Oglala Sioux dancing the Ghost Dance
(sketched by James P. Boyd in 1891)

1894 Sioux Reenactment of the
Ghost Dance (length = 24 secs)

Wovoka (Jack Wilson)
(ca. 1856-1932)

A second Ghost Dance Movement began a generation later as a result of prophesies by Wovoka (also known as Jack Wilson). Wovoka may have been a young relative of Tävibo. It was claimed that Wovoka died of a fever and returned to the living after being told by God to renew the Ghost Dance Movement. Beginning in 1889, his preaching excited the Northern Plains Indians. He said that a new messiah was coming and that he would bring the ghosts of the Indian dead to join the living. In preparation, men and women had to purify themselves and give up alcohol and violence. They also had to dance in a large circle appealing to their ancestors for help. If this was done properly, the old Indian ways would be restored and the Plains Indians would be independent and powerful once again. This movement was taken on with great religious fervor in 1890 by the Arapaho , Northern Cheyenne , and Oglala Sioux . All of these peoples were then embittered by being forced to settle on reservations where there was inadequate food supplies. Emboldened by "ghost shirts" with painted symbols that supposedly would protect them from bullets, many left their reservations and renewed hostility with the U.S. Army. This proved to be a tragic decision. They were hunted down and many were killed at Wounded Knee and other skirmishes. The Ghost Dance Movement failed to deliver its promises and was abandoned.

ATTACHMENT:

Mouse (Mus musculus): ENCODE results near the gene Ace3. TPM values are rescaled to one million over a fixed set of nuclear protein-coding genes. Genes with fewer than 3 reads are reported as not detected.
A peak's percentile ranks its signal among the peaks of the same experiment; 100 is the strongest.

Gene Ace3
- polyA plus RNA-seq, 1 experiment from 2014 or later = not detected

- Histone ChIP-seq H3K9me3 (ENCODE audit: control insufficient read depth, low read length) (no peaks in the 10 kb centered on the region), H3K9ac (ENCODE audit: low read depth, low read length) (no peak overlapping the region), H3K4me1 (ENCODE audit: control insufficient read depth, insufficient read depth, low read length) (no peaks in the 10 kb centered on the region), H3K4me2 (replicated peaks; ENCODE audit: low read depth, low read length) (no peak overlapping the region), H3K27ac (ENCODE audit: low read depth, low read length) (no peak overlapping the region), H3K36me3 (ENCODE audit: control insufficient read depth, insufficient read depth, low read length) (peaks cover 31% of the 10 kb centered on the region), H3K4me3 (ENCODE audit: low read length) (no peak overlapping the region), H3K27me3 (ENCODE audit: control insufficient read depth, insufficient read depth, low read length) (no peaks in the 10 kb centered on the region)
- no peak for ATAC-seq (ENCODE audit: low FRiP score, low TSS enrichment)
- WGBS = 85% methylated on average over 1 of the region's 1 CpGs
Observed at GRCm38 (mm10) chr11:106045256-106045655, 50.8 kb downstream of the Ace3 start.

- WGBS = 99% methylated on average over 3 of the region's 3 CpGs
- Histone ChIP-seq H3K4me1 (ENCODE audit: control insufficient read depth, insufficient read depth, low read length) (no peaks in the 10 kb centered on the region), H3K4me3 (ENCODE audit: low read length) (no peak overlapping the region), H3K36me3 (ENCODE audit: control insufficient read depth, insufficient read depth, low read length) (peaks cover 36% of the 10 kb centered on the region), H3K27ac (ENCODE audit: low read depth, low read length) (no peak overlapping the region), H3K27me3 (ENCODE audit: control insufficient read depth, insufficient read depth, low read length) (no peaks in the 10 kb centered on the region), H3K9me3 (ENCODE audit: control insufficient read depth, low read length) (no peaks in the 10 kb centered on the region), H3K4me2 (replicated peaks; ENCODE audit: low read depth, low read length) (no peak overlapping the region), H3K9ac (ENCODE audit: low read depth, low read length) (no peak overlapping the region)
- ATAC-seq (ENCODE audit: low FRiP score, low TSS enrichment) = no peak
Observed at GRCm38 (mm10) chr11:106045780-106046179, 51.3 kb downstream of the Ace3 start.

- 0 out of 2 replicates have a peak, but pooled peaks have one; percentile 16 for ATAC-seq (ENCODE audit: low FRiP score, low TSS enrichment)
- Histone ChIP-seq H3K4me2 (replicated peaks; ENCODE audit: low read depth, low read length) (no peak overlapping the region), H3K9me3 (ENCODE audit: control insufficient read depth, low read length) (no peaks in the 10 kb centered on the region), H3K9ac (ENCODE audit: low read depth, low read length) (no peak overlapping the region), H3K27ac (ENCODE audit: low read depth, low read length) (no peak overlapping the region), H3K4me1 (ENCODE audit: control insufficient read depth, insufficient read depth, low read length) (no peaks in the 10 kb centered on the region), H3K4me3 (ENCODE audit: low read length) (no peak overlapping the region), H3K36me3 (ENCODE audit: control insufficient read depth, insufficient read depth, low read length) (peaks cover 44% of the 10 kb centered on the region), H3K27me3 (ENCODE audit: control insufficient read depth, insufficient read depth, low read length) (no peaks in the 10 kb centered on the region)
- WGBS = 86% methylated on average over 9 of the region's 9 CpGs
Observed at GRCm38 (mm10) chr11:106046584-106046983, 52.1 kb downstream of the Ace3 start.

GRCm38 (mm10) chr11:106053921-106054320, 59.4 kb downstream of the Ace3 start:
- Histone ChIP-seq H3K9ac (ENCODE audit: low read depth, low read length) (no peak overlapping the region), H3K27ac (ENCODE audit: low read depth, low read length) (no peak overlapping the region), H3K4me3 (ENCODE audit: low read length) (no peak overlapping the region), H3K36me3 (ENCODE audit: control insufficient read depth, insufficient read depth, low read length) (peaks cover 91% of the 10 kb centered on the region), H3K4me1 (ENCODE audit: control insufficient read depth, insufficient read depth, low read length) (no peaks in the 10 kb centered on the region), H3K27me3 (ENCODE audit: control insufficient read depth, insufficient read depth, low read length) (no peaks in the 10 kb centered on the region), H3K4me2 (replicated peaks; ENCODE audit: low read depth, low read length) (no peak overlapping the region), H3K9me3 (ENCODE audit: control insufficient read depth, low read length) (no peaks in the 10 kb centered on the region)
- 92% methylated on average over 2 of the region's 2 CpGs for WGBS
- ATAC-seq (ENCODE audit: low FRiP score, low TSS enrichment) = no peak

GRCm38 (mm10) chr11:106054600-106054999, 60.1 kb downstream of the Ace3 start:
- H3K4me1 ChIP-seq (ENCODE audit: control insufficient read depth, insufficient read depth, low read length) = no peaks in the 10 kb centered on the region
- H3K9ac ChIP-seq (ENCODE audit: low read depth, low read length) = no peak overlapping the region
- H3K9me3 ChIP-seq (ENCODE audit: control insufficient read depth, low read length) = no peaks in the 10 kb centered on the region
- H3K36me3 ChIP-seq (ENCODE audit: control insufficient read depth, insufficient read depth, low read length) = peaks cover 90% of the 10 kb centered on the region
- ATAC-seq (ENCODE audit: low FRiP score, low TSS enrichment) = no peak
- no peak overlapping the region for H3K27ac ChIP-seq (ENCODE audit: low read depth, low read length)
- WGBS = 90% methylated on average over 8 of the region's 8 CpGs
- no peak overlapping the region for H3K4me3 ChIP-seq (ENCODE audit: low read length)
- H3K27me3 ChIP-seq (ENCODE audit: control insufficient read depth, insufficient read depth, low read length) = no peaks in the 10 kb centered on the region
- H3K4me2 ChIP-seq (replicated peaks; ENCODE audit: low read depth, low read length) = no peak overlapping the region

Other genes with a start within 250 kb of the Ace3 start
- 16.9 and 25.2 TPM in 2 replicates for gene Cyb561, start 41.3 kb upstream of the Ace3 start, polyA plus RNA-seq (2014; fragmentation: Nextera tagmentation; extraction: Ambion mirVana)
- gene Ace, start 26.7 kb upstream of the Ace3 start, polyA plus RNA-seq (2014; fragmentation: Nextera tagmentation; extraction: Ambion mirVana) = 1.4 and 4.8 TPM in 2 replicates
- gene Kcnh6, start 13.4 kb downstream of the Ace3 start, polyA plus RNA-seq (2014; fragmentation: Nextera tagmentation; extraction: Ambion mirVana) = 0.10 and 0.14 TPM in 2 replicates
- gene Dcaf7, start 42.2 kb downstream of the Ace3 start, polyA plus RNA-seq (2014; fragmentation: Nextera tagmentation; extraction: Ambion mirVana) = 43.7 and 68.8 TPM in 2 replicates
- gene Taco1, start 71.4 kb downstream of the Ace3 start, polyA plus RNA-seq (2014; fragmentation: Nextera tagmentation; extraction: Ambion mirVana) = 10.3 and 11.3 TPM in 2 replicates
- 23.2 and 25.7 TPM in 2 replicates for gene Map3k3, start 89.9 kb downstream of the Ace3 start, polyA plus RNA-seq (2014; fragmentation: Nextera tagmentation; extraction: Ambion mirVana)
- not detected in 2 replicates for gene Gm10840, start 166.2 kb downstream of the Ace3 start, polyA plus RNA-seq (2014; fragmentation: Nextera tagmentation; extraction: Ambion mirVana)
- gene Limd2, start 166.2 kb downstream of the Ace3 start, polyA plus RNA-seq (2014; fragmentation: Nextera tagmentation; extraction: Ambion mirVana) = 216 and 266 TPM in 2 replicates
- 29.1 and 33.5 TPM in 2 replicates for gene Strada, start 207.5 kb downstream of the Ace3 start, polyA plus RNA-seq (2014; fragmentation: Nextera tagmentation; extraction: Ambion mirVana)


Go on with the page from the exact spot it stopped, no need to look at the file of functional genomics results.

All of these and other millenarian movements around the world have a number of things in common. They typically develop in small, previously isolated societies with low levels of technology. They are largely a response to the psychological stresses resulting from oppressive culture contact situations in which they are pressured to acculturate with little control over the changes. Their old cultural ways no longer seem to work and the new, alien culture is only partly understood. They also usually use supernatural means to carry out their goal. This involves a leap of faith. In doing this, they are acting rationally from their own culture's perspective. However, they are using good logic based on false assumptions.

The goal of millenarian movements is usually one of two things--the elimination or control of the alien people, customs, and values that are threatening the native ones. These movements are deliberate, organized, conscious efforts to construct or reconstruct a satisfying culture. While there is a focus on particular aspects of culture, apparently there is always a perception of the culture as a whole system in the minds of a movement's participants.

Millenarian movements are, in a sense, healthy signs in that they occur only as long as there is enough of the old culture surviving to be viable. These movements are attempts to stem the tide of psychological disorientation by constructing a meaningful culture from what is remembered of the past and what is poorly understood of the alien culture that is dominating them. If acculturation has proceeded to the point that there is little of the old culture left and there is widespread anomie , a millenarian movement is much less likely to occur.

Millenarian movements are not just a phenomena of the past. They still appear from time to time. A recent one called Naparama (literally "irresistible force") developed in Mozambique during the 1980's. This movement was spawned in the chaos and destruction of a prolonged civil war. Mass starvation and cultural disintegration were rampant. Manuel Antonio was the prophet leader of the Naparama "Spirit Army." He was a mysterious man in his 20's who intentionally kept his tribal identity a secret. He attracted followers by saying that he had died of measles and after 6 days had risen from the grave to receive a message from God instructing him to liberate people behind the lines of the Renamo Army faction that opposed the central government forces.